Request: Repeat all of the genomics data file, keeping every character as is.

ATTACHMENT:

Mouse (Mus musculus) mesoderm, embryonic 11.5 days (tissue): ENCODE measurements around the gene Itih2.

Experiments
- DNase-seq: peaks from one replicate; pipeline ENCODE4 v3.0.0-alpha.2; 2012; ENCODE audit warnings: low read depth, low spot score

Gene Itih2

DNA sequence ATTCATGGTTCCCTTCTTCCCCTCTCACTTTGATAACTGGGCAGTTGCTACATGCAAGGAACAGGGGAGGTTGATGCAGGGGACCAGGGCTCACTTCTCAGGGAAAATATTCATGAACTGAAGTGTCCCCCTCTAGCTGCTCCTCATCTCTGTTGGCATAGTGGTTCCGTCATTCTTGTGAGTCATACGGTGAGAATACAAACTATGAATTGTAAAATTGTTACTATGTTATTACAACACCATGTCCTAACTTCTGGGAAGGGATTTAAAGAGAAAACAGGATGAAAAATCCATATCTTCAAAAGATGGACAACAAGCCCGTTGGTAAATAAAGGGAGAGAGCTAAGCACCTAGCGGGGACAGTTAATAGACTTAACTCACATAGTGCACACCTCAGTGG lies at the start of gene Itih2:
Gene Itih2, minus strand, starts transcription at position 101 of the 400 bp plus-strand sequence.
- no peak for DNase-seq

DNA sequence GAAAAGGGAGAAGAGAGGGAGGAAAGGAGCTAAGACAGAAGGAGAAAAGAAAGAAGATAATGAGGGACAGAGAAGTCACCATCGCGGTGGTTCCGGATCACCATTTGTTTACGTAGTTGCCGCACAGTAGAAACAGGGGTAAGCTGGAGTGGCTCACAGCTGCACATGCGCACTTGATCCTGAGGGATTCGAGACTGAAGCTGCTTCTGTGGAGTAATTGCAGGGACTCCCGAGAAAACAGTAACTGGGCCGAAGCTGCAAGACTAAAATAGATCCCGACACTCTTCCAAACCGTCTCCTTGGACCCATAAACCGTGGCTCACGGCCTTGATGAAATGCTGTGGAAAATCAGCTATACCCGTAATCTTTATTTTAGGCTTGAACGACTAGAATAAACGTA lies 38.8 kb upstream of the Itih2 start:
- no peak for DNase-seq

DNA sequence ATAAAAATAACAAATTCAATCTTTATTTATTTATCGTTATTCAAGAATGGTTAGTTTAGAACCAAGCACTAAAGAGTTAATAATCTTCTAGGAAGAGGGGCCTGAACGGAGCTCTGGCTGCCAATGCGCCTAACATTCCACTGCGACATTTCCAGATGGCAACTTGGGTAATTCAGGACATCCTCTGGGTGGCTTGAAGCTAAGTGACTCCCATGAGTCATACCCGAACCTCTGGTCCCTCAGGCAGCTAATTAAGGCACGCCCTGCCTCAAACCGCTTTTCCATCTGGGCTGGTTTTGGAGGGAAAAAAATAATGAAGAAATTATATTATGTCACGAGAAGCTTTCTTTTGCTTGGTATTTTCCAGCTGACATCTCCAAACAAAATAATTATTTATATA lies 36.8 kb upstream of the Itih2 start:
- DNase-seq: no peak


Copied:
Mouse (Mus musculus) mesoderm, embryonic 11.5 days (tissue): ENCODE measurements around the gene Itih2.

Experiments
- DNase-seq: peaks from one replicate; pipeline ENCODE4 v3.0.0-alpha.2; 2012; ENCODE audit warnings: low read depth, low spot score

Gene Itih2

DNA sequence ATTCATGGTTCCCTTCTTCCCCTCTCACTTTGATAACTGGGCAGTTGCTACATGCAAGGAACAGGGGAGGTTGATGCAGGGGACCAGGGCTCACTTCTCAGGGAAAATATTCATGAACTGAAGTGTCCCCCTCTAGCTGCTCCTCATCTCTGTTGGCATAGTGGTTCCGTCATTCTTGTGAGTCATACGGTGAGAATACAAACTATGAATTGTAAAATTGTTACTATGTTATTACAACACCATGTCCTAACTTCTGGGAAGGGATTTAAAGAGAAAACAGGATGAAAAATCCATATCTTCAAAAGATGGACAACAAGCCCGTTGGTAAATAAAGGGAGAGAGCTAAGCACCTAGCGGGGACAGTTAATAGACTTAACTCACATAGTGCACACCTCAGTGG lies at the start of gene Itih2:
Gene Itih2, minus strand, starts transcription at position 101 of the 400 bp plus-strand sequence.
- no peak for DNase-seq

DNA sequence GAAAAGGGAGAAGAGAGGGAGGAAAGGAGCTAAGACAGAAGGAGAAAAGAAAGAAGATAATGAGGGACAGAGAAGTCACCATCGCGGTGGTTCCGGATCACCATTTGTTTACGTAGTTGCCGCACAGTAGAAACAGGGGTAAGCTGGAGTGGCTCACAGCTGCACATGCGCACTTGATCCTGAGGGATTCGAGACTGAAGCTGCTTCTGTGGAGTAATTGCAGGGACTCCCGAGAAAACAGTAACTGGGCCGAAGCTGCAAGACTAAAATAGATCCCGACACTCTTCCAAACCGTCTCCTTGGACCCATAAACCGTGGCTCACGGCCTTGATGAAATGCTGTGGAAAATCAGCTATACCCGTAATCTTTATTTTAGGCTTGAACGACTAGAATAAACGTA lies 38.8 kb upstream of the Itih2 start:
- no peak for DNase-seq

DNA sequence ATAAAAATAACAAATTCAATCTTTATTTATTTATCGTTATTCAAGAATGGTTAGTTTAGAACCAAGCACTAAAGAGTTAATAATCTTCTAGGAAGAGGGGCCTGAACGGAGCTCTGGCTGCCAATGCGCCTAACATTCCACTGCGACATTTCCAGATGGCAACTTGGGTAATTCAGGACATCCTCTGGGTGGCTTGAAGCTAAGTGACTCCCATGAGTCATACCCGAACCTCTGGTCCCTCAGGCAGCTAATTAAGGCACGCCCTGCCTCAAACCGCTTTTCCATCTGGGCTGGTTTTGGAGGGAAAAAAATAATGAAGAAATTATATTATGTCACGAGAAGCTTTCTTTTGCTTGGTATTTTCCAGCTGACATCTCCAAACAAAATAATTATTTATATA lies 36.8 kb upstream of the Itih2 start:
- DNase-seq: no peak